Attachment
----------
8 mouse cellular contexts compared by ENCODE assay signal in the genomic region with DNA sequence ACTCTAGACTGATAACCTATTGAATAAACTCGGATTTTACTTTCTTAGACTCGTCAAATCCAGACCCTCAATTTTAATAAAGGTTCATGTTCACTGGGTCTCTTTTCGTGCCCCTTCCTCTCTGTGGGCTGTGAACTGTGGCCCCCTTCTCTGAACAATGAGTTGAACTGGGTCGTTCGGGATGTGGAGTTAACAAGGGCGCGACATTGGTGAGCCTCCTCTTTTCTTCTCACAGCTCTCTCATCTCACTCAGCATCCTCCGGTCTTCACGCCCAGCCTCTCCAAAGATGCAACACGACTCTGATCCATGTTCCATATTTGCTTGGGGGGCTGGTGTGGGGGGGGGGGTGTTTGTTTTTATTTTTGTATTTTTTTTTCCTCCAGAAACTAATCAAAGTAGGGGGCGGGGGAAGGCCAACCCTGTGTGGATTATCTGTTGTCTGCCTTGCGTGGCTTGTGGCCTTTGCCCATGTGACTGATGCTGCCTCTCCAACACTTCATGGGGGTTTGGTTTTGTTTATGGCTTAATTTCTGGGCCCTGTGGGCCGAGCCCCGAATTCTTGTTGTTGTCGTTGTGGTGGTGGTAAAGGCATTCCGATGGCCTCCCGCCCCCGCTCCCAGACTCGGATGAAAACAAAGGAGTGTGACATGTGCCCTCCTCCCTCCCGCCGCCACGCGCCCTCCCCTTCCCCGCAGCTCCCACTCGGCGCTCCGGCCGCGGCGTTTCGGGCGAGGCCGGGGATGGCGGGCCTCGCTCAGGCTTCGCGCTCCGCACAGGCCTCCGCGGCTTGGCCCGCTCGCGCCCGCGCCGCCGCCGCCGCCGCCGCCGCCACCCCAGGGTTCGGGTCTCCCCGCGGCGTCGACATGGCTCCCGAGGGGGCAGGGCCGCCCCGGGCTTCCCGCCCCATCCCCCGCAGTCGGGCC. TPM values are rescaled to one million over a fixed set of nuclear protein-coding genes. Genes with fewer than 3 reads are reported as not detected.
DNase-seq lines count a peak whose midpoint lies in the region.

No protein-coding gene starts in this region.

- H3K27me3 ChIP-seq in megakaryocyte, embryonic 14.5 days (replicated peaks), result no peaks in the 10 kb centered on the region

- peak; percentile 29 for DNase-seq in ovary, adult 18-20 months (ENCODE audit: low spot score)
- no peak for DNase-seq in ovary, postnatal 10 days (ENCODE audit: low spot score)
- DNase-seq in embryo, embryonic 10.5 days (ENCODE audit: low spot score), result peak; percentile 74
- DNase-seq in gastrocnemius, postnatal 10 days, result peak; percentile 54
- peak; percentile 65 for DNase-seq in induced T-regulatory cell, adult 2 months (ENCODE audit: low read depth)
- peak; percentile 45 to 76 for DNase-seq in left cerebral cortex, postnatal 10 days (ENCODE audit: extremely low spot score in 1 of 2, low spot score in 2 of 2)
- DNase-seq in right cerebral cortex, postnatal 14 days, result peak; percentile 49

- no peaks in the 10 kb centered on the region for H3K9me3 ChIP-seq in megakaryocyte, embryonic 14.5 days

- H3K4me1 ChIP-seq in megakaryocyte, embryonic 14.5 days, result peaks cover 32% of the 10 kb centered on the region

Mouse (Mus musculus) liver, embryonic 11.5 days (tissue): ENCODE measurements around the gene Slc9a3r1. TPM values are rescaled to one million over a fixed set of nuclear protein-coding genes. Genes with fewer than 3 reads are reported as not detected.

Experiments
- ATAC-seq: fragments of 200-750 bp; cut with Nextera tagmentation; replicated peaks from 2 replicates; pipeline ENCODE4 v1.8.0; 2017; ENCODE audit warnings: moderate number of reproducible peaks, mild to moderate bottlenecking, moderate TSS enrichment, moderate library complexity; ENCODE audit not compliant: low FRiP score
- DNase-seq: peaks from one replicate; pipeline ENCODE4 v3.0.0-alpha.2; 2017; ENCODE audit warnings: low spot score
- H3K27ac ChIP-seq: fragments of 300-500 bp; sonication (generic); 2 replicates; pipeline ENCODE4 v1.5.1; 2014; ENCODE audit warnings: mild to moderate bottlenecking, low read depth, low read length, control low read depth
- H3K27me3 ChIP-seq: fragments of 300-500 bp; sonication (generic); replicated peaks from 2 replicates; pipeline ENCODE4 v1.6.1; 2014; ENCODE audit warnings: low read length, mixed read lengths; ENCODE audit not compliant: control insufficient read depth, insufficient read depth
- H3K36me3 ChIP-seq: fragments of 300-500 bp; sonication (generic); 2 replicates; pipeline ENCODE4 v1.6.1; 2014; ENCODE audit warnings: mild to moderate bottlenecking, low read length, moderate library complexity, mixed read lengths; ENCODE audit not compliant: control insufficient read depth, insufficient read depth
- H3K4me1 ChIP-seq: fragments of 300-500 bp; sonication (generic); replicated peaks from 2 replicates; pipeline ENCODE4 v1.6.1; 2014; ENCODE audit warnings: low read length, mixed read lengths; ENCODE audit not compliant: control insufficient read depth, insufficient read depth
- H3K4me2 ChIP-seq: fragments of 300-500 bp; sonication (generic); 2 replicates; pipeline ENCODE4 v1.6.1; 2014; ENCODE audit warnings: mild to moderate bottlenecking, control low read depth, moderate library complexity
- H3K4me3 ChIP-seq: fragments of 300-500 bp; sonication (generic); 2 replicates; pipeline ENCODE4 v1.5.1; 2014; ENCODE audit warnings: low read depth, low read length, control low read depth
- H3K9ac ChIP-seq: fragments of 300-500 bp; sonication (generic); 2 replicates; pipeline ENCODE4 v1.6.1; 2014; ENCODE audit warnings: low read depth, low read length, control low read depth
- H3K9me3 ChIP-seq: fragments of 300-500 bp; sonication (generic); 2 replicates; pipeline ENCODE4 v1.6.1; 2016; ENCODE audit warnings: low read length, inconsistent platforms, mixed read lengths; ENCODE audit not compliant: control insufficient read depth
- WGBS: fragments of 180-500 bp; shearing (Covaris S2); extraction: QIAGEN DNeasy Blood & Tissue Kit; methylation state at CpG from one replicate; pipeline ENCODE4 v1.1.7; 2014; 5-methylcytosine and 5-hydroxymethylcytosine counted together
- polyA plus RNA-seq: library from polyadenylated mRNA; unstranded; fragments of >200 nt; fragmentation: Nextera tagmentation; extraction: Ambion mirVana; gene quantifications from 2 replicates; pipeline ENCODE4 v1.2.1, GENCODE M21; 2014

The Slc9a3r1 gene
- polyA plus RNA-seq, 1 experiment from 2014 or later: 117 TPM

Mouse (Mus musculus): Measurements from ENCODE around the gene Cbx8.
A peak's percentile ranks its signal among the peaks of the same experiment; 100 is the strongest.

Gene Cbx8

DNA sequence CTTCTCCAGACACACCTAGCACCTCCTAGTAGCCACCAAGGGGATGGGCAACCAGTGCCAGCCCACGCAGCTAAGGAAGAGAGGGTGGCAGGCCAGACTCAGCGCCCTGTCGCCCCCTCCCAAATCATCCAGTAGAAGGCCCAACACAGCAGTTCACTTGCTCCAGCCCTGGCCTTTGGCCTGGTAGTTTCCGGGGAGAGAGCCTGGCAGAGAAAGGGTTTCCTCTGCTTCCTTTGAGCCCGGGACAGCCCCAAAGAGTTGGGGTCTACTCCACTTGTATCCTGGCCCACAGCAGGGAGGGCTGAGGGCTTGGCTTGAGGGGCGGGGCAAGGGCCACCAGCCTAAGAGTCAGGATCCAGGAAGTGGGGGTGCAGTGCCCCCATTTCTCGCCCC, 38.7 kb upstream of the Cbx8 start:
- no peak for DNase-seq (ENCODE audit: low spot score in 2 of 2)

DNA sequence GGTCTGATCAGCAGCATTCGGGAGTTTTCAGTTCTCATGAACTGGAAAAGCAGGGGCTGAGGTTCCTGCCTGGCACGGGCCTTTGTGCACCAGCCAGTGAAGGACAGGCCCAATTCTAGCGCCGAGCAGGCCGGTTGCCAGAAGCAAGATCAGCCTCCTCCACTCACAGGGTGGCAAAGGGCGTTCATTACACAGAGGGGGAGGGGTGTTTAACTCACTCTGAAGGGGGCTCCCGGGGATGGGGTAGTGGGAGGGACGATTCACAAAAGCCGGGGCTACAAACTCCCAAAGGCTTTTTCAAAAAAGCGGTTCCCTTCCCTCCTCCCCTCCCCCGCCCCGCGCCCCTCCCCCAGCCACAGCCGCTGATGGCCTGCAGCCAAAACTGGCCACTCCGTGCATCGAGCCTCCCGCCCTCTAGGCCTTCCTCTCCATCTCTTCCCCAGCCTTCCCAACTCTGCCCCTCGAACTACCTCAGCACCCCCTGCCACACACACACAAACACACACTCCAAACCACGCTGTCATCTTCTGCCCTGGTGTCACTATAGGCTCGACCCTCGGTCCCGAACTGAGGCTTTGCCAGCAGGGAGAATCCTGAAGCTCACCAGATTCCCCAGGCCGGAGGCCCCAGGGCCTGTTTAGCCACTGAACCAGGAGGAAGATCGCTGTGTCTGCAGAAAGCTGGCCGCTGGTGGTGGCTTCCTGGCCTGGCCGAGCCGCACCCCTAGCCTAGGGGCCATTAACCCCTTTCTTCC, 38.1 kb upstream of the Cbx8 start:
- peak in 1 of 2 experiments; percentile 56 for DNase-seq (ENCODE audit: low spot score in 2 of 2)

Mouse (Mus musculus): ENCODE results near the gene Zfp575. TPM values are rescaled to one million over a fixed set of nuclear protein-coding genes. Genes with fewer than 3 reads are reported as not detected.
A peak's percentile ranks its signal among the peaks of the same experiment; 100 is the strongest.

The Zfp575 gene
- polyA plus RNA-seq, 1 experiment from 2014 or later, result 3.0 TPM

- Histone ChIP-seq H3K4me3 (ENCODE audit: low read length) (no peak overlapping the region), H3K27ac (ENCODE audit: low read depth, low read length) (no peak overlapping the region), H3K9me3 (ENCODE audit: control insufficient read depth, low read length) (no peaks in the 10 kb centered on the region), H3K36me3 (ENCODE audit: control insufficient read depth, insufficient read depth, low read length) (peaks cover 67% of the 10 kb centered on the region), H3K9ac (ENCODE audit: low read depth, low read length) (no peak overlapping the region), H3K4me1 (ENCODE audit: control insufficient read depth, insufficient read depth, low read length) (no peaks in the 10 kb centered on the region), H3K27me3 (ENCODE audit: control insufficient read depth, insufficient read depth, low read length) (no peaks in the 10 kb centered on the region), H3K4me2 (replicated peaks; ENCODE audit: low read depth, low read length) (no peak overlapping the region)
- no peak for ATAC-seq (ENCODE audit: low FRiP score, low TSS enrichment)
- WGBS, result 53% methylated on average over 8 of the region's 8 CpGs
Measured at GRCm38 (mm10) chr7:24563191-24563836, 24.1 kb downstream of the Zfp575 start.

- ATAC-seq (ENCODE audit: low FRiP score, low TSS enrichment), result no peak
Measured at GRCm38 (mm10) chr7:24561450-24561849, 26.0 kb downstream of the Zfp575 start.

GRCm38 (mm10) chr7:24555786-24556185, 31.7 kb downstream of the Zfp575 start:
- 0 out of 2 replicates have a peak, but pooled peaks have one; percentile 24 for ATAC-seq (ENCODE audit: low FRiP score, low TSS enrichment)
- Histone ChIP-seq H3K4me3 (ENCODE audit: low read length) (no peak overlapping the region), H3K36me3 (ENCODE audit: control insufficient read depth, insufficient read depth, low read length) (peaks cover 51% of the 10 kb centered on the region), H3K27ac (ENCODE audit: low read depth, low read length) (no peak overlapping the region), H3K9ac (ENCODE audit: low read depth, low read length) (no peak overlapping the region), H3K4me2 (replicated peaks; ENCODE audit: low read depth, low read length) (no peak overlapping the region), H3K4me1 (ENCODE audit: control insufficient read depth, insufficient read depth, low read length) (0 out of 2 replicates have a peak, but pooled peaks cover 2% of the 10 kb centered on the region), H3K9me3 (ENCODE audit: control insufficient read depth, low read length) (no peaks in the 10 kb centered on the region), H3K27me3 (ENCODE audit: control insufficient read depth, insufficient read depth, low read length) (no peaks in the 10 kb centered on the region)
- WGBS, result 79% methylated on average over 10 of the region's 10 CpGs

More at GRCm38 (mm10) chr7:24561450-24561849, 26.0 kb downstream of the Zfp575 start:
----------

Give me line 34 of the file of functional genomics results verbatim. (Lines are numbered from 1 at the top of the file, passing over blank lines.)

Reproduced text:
- no peak for DNase-seq (ENCODE audit: low spot score in 2 of 2)